Other measures approved Tuesday include modifications to passenger ticket pricing intended to boost fast ferry ridership.
Flint Ranney, SSA Nantucket member, said he hoped the super saver changes would provide an incentive for people to travel when they otherwise would not.
"It will be interesting to see how this works out," Marc Hanover, chairman and Vineyard SSA member, said. "It may be a prelude to peak pricing."
The members also received an update on several capital projects that included the Oak Bluffs terminal reconstruction project. Carl Walker, director of engineering, reported that work crews are doing their best to make up the time lost when it was found necessary to construct a new foundation for the terminal building and shore up the bulkhead. The project is expected to be complete by mid-May.
The SSA's net operating income for 2009 was $3,649,208, or some $2,320,147 (174.6 percent) higher than the previous year and $470,613 (11.4 percent) lower than the projected net operating income in the 2009 operating budget, according to the unaudited operating results SSA treasurer Bob Davis presented to the board.
Operating revenues for the year ended Dec. 31, 2009 totaled $79,780,480. The authority's total operating revenues in 2009 were $1,515,348 (1.9 percent) lower than 2008, according to Mr. Davis, and $5,425,802 (6.4 percent) lower than the SSA's original budget estimate for 2009.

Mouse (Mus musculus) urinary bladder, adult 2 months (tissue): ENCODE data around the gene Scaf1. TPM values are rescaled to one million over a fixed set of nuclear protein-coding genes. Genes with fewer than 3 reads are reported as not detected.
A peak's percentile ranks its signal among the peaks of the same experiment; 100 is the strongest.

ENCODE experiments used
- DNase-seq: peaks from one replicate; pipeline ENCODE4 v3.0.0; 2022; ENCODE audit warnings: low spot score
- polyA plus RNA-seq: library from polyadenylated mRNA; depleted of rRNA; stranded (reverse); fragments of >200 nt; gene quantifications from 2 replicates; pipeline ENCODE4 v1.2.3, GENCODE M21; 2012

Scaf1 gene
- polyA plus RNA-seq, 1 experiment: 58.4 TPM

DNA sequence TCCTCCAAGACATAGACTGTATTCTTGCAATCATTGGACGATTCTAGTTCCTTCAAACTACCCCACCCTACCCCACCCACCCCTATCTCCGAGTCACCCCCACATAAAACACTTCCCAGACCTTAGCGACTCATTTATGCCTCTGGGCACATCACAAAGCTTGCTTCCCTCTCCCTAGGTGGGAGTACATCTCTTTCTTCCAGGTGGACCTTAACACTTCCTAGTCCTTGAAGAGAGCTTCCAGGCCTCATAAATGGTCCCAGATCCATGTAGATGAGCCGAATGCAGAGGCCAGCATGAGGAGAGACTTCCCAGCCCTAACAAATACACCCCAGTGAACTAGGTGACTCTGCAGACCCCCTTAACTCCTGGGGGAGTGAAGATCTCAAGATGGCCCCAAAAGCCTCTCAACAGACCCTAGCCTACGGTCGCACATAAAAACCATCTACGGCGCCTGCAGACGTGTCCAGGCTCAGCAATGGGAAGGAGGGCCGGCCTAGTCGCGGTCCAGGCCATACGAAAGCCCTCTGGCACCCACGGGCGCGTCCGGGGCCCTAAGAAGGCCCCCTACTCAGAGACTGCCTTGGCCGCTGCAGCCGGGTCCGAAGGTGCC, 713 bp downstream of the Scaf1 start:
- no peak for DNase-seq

While automobile and passenger revenue was up slightly, freight revenue was off by $1,994,488 when compared with 2008.
Rate increases and a decrease in the cost of fuel figured large in the revenue picture. Bob Jones, Barnstable port council member, noted the drop in freight and flat ridership numbers, and expressed concern going forward.
"Bob, I share your concern," Mr. Hanover said.
In other business, the SSA awarded a contract to Island Transport of Oak Bluffs to operate a sightseeing bus stand at the Vineyard Haven terminal. The SSA will receive a 20-percent commission on each ticket sold with a guarantee of $5,000 compensation.
In response to a question from The Times, SSA general manager Wayne Lamson said he expects that the new terminal building in Oak Bluffs will include a ticket machine that would allow passengers to bypass the ticket agents. As for the Vineyard Haven terminal, he said there is some question of whether passengers would use the machine, but it is under consideration.
News we've been waiting for
Alex Goethals of West Tisbury was first on the scene of some pre-spring pinkletinkelry in his Lambert's Cove neighborhood. Mr. Goethals, an annual early observer of such events, reported to The Times office yesterday.
IEH adds three to board of directors
Island Elderly Housing (IEH) recently announced that three women had joined the housing organization's board of directors. "We are very pleased that Marie Allen, Simone DeSorcy, and Eleanore Tompkins are now members of the board of directors of the largest provider of affordable housing on the Island," John Early, IEH president, said. "We have a lot of work to do to fulfill IEH's mission and really welcome the leadership and help these women will bring to IEH."